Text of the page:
— Nintendo of America (@NintendoAmerica) June 3, 2020

“I think Nintendo has come a long way in racial inclusion,” reflects Bracken-Hucks, on the fact that this is the first game in the long-running franchise, launched on Gamecube in 2001, where players have been able to select their skin tone. “Creating a few more hairstyles for different hair types could show that Nintendo accepts Black lives as they are, not as society sees them.”

Nintendo has been approached for comment on the petition’s proposed hairstyle update.

Hair is something Bracken-Hucks has always had no choice to be aware of. “Black hair has always been viewed as ‘unprofessional’, ‘ghetto’, and ‘unkept’. All my life I have been taught to straighten my hair to make it more presentable,” Bracken-Hucks said, “When I started college, I went on a hair journey to embrace, accept, and love my natural hair. This is the hair I was born with.”

“Millions of black people feel like they need to change the way they look to make others feel more comfortable about their bias. This is the way we were born, and we are beautiful as we are,” she adds.

For Bracken-Hucks, seeing her hair type represented in the game would mean acceptance: “Acceptance for who I am and who millions of Animal Crossing players are,” she says.

“I love the idea of a kid playing this game and getting to choose a hairstyle that looks like theirs, knowing it is OK to be who they are.”

Image used with permission by copyright holder

At the rate the petition is progressing, it is likely to hit its signature target soon. But will Nintendo put the demands into action? is home to hundreds of Nintendo-specific video game petitions: a recent Animal Crossing one, to fix a typo in the menu of the game, also garnered more than 30,000 signatures. That one was quietly fixed with an update by Nintendo, without an official response. While they didn’t comment, it shows that the company might well be watching fans requests on the petition site.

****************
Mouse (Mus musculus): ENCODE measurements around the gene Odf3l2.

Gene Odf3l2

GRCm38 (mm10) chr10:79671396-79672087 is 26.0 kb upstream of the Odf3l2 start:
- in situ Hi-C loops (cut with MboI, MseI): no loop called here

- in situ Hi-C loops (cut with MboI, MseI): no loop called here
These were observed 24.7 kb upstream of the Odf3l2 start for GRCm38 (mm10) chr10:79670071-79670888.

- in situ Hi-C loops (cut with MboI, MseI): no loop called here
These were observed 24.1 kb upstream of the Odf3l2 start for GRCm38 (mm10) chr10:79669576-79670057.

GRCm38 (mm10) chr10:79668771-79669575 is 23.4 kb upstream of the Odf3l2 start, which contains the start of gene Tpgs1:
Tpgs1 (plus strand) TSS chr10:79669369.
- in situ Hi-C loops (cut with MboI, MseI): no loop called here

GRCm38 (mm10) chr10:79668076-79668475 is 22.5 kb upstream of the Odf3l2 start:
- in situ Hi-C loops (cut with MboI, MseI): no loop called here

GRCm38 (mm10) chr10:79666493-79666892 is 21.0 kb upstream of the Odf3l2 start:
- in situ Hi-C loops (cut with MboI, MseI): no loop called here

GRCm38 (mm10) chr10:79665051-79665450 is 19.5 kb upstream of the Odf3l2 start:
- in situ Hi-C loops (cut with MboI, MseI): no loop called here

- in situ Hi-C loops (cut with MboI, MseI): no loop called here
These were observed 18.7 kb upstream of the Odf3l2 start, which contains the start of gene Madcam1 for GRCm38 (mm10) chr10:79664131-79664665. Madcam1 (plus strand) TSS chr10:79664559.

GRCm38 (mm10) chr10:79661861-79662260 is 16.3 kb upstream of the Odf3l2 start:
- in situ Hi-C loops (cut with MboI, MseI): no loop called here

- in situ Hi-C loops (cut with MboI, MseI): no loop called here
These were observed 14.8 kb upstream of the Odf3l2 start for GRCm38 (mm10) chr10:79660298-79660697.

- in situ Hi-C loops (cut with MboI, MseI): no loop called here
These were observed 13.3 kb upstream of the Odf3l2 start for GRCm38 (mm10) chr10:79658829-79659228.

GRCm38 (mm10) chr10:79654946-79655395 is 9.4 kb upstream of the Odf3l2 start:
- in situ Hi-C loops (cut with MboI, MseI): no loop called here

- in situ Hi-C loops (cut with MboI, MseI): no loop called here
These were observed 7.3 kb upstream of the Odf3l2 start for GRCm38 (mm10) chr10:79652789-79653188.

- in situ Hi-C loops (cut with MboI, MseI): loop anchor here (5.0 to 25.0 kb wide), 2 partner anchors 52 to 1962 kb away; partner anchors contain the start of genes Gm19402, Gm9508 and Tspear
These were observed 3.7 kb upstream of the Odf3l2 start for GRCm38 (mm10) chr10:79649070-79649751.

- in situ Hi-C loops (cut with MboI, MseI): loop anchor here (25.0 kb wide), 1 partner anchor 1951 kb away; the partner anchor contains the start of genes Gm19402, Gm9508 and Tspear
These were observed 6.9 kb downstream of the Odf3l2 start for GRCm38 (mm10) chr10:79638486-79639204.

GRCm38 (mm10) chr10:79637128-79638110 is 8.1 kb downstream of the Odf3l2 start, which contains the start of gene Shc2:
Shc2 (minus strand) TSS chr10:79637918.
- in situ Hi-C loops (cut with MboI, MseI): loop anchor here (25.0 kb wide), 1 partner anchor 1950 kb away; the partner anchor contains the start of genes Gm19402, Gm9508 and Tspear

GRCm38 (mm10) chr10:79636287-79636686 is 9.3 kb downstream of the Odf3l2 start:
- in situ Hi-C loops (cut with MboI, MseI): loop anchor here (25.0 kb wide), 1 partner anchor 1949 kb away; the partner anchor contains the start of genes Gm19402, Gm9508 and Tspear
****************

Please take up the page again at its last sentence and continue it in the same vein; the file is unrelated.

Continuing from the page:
This past weekend, the game’s latest update hit player’s islands: we can now dream, visiting fantasy islands via a new character, Luna, who you can meet when you’re tucked up in bed. The new function allows you to wander around islands created across the world – including PinkyLand (Dream Address: DA-0292-4918-9262).

The latest update also brings much-anticipated cloud saves and island recovery options to the game, a big undertaking which players have been calling for since launch. Though presumably easier to develop, a hair update was nowhere to be seen. But, given their petition history, and the fact that it’s been made aware of fans’ demand by Digital Trends, it seems likely that Nintendo already knows about players’ calls for the added inclusivity.

Until an update appears, it’ll remain in our wildest dreams. But not in our Animal Crossing ones, yet. Luna…?

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Bex April May
Bex April May is a London-based pop culture and lifestyle journalist who loves nothing more than diving down an internet…